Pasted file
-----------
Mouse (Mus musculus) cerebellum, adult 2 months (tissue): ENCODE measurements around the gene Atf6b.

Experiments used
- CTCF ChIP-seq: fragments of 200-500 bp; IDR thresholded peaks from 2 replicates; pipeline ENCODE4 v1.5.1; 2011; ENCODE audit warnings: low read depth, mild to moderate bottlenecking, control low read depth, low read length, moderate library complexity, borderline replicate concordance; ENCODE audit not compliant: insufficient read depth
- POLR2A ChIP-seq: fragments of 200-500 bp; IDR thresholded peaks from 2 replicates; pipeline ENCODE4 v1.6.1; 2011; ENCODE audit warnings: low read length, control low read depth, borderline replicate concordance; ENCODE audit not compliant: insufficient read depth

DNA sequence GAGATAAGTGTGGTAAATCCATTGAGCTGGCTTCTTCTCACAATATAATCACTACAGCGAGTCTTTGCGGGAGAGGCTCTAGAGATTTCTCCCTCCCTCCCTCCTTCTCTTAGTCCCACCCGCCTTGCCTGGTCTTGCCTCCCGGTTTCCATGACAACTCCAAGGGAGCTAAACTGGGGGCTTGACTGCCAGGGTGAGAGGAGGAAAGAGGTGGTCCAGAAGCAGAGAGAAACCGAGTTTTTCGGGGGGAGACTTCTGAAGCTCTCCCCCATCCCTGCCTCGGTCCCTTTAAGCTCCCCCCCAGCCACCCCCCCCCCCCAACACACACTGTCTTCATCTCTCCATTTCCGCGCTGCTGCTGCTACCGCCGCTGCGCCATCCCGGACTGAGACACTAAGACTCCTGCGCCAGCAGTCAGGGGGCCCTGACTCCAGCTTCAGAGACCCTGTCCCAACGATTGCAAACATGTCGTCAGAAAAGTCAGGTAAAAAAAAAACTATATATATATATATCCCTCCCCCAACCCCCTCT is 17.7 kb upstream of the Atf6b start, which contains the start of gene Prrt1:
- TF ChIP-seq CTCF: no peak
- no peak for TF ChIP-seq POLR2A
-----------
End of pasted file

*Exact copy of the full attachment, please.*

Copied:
Mouse (Mus musculus) cerebellum, adult 2 months (tissue): ENCODE measurements around the gene Atf6b.

Experiments used
- CTCF ChIP-seq: fragments of 200-500 bp; IDR thresholded peaks from 2 replicates; pipeline ENCODE4 v1.5.1; 2011; ENCODE audit warnings: low read depth, mild to moderate bottlenecking, control low read depth, low read length, moderate library complexity, borderline replicate concordance; ENCODE audit not compliant: insufficient read depth
- POLR2A ChIP-seq: fragments of 200-500 bp; IDR thresholded peaks from 2 replicates; pipeline ENCODE4 v1.6.1; 2011; ENCODE audit warnings: low read length, control low read depth, borderline replicate concordance; ENCODE audit not compliant: insufficient read depth

DNA sequence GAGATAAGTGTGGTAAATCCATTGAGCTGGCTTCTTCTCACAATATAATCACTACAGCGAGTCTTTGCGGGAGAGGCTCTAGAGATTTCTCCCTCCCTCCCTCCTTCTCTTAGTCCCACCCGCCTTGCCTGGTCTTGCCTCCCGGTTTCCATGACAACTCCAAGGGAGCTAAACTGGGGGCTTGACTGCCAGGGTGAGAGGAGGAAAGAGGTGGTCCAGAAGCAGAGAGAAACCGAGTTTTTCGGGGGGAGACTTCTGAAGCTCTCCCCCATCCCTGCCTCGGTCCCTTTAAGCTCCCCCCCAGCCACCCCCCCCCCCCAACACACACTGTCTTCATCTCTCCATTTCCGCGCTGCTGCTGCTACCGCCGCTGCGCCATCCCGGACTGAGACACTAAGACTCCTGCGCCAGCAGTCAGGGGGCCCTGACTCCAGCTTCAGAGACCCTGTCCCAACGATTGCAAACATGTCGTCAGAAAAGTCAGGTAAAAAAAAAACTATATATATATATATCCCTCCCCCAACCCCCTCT is 17.7 kb upstream of the Atf6b start, which contains the start of gene Prrt1:
- TF ChIP-seq CTCF: no peak
- no peak for TF ChIP-seq POLR2A